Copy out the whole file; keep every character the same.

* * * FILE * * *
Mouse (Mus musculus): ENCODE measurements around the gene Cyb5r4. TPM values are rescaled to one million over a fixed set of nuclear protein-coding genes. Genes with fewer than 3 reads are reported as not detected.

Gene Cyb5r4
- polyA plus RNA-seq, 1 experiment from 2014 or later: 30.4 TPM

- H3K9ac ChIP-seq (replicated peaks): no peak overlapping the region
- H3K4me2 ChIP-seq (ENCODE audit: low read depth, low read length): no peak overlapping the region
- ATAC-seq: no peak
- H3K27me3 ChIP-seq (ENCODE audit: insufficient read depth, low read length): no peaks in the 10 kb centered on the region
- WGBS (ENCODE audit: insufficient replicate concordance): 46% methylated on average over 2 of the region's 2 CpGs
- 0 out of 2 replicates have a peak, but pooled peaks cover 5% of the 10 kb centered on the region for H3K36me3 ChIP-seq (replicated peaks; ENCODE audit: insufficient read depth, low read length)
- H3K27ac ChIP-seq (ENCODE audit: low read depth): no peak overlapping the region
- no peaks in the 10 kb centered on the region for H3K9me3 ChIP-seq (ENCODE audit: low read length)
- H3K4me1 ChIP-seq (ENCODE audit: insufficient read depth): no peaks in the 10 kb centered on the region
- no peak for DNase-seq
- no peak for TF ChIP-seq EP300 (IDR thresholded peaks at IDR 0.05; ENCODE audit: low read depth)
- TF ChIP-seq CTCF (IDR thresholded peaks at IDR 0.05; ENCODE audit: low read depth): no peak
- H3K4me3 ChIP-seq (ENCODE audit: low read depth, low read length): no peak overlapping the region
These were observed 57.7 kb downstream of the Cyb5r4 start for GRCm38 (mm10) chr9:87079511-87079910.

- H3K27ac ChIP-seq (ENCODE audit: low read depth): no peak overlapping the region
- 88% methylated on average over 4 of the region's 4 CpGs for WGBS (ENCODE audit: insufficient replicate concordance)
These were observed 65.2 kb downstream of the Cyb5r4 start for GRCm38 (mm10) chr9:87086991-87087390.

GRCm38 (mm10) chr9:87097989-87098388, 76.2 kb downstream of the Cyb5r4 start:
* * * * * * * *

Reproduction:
Mouse (Mus musculus): ENCODE measurements around the gene Cyb5r4. TPM values are rescaled to one million over a fixed set of nuclear protein-coding genes. Genes with fewer than 3 reads are reported as not detected.

Gene Cyb5r4
- polyA plus RNA-seq, 1 experiment from 2014 or later: 30.4 TPM

- H3K9ac ChIP-seq (replicated peaks): no peak overlapping the region
- H3K4me2 ChIP-seq (ENCODE audit: low read depth, low read length): no peak overlapping the region
- ATAC-seq: no peak
- H3K27me3 ChIP-seq (ENCODE audit: insufficient read depth, low read length): no peaks in the 10 kb centered on the region
- WGBS (ENCODE audit: insufficient replicate concordance): 46% methylated on average over 2 of the region's 2 CpGs
- 0 out of 2 replicates have a peak, but pooled peaks cover 5% of the 10 kb centered on the region for H3K36me3 ChIP-seq (replicated peaks; ENCODE audit: insufficient read depth, low read length)
- H3K27ac ChIP-seq (ENCODE audit: low read depth): no peak overlapping the region
- no peaks in the 10 kb centered on the region for H3K9me3 ChIP-seq (ENCODE audit: low read length)
- H3K4me1 ChIP-seq (ENCODE audit: insufficient read depth): no peaks in the 10 kb centered on the region
- no peak for DNase-seq
- no peak for TF ChIP-seq EP300 (IDR thresholded peaks at IDR 0.05; ENCODE audit: low read depth)
- TF ChIP-seq CTCF (IDR thresholded peaks at IDR 0.05; ENCODE audit: low read depth): no peak
- H3K4me3 ChIP-seq (ENCODE audit: low read depth, low read length): no peak overlapping the region
These were observed 57.7 kb downstream of the Cyb5r4 start for GRCm38 (mm10) chr9:87079511-87079910.

- H3K27ac ChIP-seq (ENCODE audit: low read depth): no peak overlapping the region
- 88% methylated on average over 4 of the region's 4 CpGs for WGBS (ENCODE audit: insufficient replicate concordance)
These were observed 65.2 kb downstream of the Cyb5r4 start for GRCm38 (mm10) chr9:87086991-87087390.

GRCm38 (mm10) chr9:87097989-87098388, 76.2 kb downstream of the Cyb5r4 start: